Wednesday, November 20, 2019

Isle of Wight experience

The outcome of the December 12th General Election is one that fills me with fear. Boris Johnson is between 8 and 12 percentage points ahead and on course for a majority. The one probable silver lining is Greens get their second MP.

Leading the race for that honour is Vix Lowthian on the Isle of Wight.
The Green Party stall in Ryde

Earlier this month we combined a weekend away with some campaigning. Vix is benefiting from the Lib Dems standing down - as part of the Rebel (Remain) Alliance.

When we met she spoke of her frustration that the Labour candidate had not stood down either. Labour members need to think about 5 more years of Boris Johnson. They can't win in Isle of Wight but they can help the Greens.

The European Elections show that there is a strong independent mindset among islanders. Let's hope that IOW goes Green.

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Wednesday, July 24, 2019

BJ is PM today

BJ is PM today.
If the EU doesn't re-open the Withdrawal Agreement and he fails to suspend parliament to leave without a "deal" (both of which I believe will happen) then Boris has to push the most radical right wing and populist policies possible to keep Brexit voters content in advance of the next General Election. His appointments indicate this. That way he'll nick some of those Brexit Party votes to stay in power.
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Wednesday, May 15, 2019

Green Wave all across the country

  1. A couple of weeks back, I was lucky enough to be standing for election when the wave rushed through the country. A record number of councillors were elected locally and nationally. Greens jumped from 178 to a dizzying 362 councillors. Regrettably, it was bad luck that this alliterative alignment of circumstances - namely Brexit bollocks and climate catastrophe - didn't occur when I was a target candidate in Croydon and Sutton!

  2. The ward on Regiate and Banstead council I was standing in polled the following:

  1. Chipstead, Kingswood and Woodmansterne
Tim Archer Conservative 1422
Simon Parnell Conservative 1277
Maria Neame Conservative 1207
Shasha Khan Green Party 642
Eileen Hannah Liberal Democrat 545
Gerry Heaver UKIP 367
Ian Thirlwell Labour 357

Alongside Green Councillor Jonathan Essex. Photo taken just outside the Count. At the time we were hopeful that all six target councillors were elected.

  1. My old campaign aide, Martyn Post, sent a succinct and precise explanation of the Green Wave in a Whats App message:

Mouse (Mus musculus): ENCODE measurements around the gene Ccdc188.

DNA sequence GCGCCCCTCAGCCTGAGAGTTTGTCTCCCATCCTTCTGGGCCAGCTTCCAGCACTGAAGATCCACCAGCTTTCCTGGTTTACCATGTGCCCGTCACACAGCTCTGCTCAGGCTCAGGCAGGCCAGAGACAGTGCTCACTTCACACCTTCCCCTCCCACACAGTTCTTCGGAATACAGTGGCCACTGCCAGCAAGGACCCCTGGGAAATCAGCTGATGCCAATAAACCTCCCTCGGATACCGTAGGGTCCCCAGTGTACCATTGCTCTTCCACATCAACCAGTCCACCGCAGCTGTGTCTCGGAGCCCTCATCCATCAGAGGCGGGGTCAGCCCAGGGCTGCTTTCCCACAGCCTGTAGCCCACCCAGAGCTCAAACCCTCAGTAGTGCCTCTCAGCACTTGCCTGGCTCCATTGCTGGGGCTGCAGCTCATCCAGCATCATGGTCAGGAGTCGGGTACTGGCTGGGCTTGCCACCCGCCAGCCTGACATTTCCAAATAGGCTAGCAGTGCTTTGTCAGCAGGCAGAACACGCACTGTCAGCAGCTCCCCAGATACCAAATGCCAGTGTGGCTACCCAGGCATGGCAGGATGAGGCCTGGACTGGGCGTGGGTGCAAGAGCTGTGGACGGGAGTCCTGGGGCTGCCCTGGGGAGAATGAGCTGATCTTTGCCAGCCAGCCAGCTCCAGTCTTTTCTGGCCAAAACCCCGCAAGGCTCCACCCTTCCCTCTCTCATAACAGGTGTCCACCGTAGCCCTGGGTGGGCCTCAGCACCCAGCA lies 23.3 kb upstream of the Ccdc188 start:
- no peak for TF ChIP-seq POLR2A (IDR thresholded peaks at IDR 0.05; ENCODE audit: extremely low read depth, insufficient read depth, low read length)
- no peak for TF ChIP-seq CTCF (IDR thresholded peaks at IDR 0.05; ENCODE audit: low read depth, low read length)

• Dissatisfaction with the two main parties (Brexit shambles)
  • Remainers turning out, with left leaning remainers choosing Green over Labour
  • Good local camapigns with activists who joined during the green surge and stayed
  • Extinction Rebellion 's recent highlighting of climate change and need for action

I saw a tweet by London activist Benali Hamdache (copied and pasted below). His explanation covers five areas:

  1. 5) We selected community champions So many of our candidates have been active locally for years. They’ve built networks. They’re well liked. They’re invested in where they live.
  2. 4) Finally a spotlight XR & the People’s Vote have finally given the Greens air time. We’ve been able to capitalise on key issues that we’re authentic and trusted on. Fair coverage during the Euros should do the same
  3. 3) it wasn’t all Brexit Lots of wards Greens have won in are deprived or neglected. Greens have worked hard to connect with communities that felt poorly served by elected figures. For lots of areas they’ve never had regular ward campaigns. Greens were there as local champions
  4. 2) The time was right Brexit has shook loose party loyalty in a way never seen before. Remainers and Leavers we’re absolutely sick to death of the main two parties. Greens used the time to actually engage with local communities and win voters over
  5. 1) The professionalisation of the Party is here. Finally we have the membership, the experience and the funds to put together serious campaigns. Our field staff team are excellent and deserve a lot of plaudits today